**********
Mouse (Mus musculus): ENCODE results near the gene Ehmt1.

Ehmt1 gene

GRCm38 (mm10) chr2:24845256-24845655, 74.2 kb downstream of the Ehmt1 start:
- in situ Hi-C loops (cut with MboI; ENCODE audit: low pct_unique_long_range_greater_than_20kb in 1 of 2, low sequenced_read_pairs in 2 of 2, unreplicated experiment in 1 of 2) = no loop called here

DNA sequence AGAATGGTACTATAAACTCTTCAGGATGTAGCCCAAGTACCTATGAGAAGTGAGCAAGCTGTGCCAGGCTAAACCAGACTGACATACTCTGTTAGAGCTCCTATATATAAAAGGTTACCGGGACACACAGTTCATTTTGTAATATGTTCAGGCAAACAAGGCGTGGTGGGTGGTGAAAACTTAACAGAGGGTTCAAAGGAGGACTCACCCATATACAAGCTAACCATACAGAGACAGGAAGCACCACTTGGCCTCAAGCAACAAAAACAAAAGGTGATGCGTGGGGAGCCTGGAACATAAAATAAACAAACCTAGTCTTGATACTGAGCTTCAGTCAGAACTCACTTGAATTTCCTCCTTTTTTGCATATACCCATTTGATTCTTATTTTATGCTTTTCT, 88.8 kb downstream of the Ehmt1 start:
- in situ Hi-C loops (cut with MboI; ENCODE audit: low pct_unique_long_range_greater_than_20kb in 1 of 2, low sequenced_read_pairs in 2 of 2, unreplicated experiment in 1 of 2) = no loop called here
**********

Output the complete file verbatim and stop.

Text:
Mouse (Mus musculus): ENCODE results near the gene Ehmt1.

Ehmt1 gene

GRCm38 (mm10) chr2:24845256-24845655, 74.2 kb downstream of the Ehmt1 start:
- in situ Hi-C loops (cut with MboI; ENCODE audit: low pct_unique_long_range_greater_than_20kb in 1 of 2, low sequenced_read_pairs in 2 of 2, unreplicated experiment in 1 of 2) = no loop called here

DNA sequence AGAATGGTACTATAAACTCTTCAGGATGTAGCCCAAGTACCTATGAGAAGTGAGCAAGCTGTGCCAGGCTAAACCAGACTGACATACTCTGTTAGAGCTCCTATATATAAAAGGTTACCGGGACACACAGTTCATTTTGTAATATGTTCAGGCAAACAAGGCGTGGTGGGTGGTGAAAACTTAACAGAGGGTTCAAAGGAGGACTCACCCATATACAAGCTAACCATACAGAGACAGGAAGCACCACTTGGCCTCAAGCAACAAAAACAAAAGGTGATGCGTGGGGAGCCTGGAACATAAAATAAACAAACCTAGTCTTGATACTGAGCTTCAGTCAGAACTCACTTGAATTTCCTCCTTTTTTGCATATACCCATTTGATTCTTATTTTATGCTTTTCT, 88.8 kb downstream of the Ehmt1 start:
- in situ Hi-C loops (cut with MboI; ENCODE audit: low pct_unique_long_range_greater_than_20kb in 1 of 2, low sequenced_read_pairs in 2 of 2, unreplicated experiment in 1 of 2) = no loop called here